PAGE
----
Heather's breasts hurt.
Is this a big deal? Is it fantasy? Who fantasizes about breast pain? The answer to the last question is: crazy-ass, pregnancy-obsessed lesbians.
What's a little heart-breaking, though, is that Heather, who was so overcome with certainty of insemination success on our first try-- "Somebody has to get pregnant the first time; it just might be us"-- has lost any enthusiasm about testing. We used to be giddy in anticipation of that plus sign, but now we just sigh with anticipation of the negative.
I got a message on Facebook from a fellow inseminating lady, asking for ICI advice, and I was delighted to help, but immediately humbled, thinking that I had no business giving advice when we'd failed each time. I can say with certainty that headlamps are awesome and cellphones take much better pictures of the cervix than regular cameras, but after that I feel like I should follow each sentence with a disclaimer: "Now, practicing with a syringe is a good idea, but we're still not pregnant so maybe you should get your partner to do a headstand and squirt the sperm into the air above her." That might meet with more success than our efforts have.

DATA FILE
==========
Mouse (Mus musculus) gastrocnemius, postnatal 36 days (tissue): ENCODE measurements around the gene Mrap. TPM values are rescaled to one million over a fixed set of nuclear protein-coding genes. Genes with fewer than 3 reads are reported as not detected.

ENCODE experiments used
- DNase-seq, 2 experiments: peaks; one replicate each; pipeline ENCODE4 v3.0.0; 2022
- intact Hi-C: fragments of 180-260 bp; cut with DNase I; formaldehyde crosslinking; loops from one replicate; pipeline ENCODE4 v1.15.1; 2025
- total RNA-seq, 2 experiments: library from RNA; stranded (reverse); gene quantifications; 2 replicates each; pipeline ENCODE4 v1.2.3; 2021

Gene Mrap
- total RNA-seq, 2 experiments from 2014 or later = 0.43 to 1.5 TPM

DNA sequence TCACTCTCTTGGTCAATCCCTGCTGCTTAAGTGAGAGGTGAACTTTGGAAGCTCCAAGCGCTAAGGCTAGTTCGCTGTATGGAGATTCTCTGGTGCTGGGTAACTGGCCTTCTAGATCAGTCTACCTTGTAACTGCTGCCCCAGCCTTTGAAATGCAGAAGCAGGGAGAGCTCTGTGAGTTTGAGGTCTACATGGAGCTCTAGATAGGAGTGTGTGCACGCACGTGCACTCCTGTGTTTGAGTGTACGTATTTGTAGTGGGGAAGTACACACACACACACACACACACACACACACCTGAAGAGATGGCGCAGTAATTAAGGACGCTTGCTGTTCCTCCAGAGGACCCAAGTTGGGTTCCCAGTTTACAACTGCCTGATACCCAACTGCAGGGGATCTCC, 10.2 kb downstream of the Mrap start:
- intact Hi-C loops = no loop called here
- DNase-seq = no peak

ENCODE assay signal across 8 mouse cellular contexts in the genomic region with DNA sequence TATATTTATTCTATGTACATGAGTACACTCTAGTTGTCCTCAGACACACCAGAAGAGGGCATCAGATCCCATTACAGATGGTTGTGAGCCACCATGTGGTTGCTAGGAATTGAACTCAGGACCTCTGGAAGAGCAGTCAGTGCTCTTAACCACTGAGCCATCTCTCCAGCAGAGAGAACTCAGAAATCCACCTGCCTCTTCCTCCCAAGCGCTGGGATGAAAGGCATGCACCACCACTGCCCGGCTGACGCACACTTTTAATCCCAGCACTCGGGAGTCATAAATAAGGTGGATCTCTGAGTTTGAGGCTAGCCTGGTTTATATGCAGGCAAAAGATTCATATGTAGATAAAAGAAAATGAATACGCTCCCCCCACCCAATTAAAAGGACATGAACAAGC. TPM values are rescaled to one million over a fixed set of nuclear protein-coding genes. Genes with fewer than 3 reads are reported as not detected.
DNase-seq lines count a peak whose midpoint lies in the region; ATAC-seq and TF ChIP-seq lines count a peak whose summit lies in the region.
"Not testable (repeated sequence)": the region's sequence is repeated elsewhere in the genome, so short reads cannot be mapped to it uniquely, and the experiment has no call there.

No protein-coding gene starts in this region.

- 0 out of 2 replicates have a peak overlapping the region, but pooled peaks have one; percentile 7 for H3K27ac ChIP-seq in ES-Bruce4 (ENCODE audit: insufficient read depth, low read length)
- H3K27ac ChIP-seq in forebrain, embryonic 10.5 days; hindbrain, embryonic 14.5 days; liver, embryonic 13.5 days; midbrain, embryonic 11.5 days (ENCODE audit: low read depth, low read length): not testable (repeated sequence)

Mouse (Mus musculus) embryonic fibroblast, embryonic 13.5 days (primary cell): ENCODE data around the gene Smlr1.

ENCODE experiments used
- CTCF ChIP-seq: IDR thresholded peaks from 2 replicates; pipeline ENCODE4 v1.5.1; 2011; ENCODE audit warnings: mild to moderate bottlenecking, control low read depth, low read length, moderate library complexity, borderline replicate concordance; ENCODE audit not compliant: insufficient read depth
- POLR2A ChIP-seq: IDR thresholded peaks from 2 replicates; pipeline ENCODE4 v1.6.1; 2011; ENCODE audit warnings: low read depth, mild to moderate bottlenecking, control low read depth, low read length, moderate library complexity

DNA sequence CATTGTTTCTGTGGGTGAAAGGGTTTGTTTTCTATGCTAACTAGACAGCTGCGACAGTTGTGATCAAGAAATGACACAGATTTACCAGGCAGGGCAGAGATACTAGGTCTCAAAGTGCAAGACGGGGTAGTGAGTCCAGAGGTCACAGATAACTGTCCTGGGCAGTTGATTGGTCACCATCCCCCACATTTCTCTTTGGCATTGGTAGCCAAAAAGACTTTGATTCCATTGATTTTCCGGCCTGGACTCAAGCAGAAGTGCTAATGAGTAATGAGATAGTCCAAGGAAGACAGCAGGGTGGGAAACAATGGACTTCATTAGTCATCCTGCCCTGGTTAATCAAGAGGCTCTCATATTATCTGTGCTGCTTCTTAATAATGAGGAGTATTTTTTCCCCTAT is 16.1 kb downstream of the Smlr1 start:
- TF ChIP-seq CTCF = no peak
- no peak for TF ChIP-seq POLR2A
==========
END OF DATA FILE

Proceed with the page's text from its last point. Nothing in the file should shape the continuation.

I don't want to give her bad advice, but what scares me is that we've learned a lot about ICI-- certainly about how you don't want to get $100-worth of sperm on your carpet (room for female genitalia joke here)-- and all of it is for nothing. At first we were stupid and awkward, but now we're experienced and pretty comfortable with the process. Why doesn't that mean anything? There are only so many times you can say "It's a crap-shoot" and "It's just about timing." Each time it might be true, but it doesn't feel any better.
I hope that our Facebook friend succeeds the first time so that she and her partner don't ever have to dread testing, or start budgeting for more sperm during the two-week-wait. I also hope that so I don't look like an amateur jackass. And I really, really hope Heather is pregnant and we can remember that hope pays off.